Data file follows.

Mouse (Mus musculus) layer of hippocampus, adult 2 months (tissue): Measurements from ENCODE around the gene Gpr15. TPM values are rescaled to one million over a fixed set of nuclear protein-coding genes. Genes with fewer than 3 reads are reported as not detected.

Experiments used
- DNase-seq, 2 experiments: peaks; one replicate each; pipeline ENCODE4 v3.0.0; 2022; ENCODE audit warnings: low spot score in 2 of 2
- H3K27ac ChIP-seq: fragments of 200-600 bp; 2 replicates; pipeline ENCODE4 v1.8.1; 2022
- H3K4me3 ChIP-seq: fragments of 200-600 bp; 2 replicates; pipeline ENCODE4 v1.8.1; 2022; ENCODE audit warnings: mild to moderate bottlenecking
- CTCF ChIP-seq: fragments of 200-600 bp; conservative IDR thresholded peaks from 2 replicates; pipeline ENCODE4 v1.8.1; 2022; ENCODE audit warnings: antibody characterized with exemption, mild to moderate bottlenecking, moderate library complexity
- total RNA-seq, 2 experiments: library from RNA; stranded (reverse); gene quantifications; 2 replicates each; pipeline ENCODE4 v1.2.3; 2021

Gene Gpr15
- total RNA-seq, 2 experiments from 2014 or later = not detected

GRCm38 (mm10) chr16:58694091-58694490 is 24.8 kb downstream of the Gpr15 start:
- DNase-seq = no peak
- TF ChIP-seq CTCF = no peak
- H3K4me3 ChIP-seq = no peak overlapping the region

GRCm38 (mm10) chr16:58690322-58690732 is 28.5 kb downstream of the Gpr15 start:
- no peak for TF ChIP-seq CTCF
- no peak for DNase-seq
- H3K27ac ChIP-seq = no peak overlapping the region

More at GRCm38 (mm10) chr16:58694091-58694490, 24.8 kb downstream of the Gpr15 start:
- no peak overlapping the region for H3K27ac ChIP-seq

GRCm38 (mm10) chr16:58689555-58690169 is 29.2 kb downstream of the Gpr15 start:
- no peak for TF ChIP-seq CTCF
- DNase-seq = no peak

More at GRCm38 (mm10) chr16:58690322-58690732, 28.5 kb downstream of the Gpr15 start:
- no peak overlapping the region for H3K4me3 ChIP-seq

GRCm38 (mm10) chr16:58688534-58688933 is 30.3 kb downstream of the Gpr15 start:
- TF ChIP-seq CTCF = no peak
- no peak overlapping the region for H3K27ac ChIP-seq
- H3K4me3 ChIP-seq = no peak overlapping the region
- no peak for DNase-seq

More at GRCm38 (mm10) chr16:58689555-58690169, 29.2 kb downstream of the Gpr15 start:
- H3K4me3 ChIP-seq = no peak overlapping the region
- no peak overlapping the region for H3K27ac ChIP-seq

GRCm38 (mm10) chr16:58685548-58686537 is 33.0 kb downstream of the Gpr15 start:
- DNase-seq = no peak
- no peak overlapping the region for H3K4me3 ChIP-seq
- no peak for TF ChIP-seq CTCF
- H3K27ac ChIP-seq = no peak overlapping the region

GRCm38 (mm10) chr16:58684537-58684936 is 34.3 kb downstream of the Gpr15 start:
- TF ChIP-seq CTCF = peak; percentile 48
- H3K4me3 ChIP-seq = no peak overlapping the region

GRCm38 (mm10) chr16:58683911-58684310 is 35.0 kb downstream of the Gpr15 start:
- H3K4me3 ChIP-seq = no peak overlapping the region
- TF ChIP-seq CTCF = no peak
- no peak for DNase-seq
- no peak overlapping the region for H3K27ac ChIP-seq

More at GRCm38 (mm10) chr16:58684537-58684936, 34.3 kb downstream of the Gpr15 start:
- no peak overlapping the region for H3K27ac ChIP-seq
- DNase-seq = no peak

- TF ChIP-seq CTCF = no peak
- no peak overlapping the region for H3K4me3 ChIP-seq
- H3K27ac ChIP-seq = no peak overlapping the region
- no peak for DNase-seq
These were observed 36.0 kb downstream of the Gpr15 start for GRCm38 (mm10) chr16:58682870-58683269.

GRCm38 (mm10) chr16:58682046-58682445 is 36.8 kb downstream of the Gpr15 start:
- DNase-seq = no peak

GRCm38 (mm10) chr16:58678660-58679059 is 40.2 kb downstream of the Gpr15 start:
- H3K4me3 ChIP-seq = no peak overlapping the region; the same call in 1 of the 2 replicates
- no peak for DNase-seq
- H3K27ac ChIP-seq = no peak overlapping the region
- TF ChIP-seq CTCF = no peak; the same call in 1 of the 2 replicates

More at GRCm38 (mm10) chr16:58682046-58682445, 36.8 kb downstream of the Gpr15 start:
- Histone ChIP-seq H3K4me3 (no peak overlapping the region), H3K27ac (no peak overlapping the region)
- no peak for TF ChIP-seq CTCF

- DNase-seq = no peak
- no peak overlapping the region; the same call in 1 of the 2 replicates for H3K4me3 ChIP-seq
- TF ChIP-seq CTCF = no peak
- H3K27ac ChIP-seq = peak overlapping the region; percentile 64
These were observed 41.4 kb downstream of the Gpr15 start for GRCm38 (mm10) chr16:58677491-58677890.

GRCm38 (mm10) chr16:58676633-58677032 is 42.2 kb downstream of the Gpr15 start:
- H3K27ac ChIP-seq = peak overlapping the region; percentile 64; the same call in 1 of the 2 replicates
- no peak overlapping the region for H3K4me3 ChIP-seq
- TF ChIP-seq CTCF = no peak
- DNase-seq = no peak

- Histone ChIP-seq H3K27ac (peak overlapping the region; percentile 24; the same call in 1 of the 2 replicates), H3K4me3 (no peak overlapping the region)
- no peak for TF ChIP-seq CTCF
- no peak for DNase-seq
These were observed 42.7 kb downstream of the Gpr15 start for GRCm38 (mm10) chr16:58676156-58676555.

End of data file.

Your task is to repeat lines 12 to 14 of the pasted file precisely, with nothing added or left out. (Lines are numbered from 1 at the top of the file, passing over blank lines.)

- TF ChIP-seq CTCF = no peak
- H3K4me3 ChIP-seq = no peak overlapping the region

GRCm38 (mm10) chr16:58690322-58690732 is 28.5 kb downstream of the Gpr15 start: